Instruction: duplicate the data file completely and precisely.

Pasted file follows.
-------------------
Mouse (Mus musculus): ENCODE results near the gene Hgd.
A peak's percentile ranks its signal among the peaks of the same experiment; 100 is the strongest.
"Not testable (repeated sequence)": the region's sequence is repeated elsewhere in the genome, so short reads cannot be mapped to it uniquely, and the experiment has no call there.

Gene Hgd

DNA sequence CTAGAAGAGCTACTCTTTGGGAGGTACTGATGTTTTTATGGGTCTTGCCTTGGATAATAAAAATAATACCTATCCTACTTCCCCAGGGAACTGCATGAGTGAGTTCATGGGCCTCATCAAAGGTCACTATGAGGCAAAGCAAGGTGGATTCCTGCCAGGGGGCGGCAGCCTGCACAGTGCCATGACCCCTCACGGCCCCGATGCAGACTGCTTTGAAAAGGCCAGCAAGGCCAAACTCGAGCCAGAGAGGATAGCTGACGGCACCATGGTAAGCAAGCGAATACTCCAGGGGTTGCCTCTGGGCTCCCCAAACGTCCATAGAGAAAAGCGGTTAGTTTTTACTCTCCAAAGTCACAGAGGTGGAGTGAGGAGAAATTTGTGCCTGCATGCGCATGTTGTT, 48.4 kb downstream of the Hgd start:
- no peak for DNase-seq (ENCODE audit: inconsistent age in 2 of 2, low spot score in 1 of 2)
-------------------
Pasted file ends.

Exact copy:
Mouse (Mus musculus): ENCODE results near the gene Hgd.
A peak's percentile ranks its signal among the peaks of the same experiment; 100 is the strongest.
"Not testable (repeated sequence)": the region's sequence is repeated elsewhere in the genome, so short reads cannot be mapped to it uniquely, and the experiment has no call there.

Gene Hgd

DNA sequence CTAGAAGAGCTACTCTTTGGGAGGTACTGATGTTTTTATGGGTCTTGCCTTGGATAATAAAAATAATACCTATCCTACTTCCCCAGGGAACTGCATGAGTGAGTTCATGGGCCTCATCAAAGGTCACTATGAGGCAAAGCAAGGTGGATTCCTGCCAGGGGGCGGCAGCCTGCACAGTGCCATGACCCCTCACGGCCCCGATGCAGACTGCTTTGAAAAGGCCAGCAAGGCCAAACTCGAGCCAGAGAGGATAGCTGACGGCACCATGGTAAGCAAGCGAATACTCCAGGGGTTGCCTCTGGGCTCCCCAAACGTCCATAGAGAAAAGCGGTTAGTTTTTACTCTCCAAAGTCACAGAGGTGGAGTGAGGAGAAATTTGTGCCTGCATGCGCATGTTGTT, 48.4 kb downstream of the Hgd start:
- no peak for DNase-seq (ENCODE audit: inconsistent age in 2 of 2, low spot score in 1 of 2)